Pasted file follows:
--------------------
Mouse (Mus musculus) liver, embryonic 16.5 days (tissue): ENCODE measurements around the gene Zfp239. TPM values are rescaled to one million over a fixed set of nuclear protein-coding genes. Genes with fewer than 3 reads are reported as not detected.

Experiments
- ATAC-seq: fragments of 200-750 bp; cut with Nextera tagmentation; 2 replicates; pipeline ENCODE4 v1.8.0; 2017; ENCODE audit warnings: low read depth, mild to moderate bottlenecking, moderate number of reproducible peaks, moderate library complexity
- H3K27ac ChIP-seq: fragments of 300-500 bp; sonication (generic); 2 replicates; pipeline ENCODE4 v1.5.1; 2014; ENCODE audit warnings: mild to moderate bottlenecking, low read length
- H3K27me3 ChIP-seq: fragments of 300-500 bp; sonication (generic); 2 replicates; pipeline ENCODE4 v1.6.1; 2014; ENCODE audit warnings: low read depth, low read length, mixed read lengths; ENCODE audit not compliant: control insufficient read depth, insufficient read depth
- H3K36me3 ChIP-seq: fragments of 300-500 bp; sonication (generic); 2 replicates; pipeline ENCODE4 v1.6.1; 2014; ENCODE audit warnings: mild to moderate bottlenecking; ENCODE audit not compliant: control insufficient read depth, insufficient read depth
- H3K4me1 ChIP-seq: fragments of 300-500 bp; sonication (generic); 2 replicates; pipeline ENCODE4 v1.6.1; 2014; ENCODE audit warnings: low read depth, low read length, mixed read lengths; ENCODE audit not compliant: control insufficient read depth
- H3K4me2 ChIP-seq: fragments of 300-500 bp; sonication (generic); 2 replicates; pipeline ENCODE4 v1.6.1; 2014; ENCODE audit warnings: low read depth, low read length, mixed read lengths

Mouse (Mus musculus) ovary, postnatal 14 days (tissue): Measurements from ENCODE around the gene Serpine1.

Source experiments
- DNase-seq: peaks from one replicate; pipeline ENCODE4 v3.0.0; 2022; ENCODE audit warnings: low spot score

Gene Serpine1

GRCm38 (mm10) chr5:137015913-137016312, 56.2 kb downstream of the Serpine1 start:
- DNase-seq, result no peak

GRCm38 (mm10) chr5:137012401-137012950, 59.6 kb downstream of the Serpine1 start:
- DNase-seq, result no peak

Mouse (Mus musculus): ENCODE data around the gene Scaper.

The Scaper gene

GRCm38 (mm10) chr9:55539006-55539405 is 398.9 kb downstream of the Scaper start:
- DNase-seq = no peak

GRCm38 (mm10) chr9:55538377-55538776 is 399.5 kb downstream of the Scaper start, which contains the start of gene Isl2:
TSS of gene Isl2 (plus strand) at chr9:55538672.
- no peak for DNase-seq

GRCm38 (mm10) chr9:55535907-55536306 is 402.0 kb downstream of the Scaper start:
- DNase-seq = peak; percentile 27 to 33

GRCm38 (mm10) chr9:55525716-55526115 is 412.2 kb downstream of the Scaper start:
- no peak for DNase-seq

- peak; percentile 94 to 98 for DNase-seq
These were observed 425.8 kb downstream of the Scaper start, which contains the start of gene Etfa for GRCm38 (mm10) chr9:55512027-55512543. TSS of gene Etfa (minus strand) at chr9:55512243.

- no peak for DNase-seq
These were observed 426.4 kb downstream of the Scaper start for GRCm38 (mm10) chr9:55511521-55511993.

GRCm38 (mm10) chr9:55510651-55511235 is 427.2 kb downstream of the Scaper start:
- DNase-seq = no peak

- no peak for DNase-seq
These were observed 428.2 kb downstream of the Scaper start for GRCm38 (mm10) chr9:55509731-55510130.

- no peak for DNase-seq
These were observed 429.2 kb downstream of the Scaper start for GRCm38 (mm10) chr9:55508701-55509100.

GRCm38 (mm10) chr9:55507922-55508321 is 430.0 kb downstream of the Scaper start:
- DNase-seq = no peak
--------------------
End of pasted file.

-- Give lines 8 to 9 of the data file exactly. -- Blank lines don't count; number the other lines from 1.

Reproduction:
- H3K4me2 ChIP-seq: fragments of 300-500 bp; sonication (generic); 2 replicates; pipeline ENCODE4 v1.6.1; 2014; ENCODE audit warnings: low read depth, low read length, mixed read lengths

Mouse (Mus musculus) ovary, postnatal 14 days (tissue): Measurements from ENCODE around the gene Serpine1.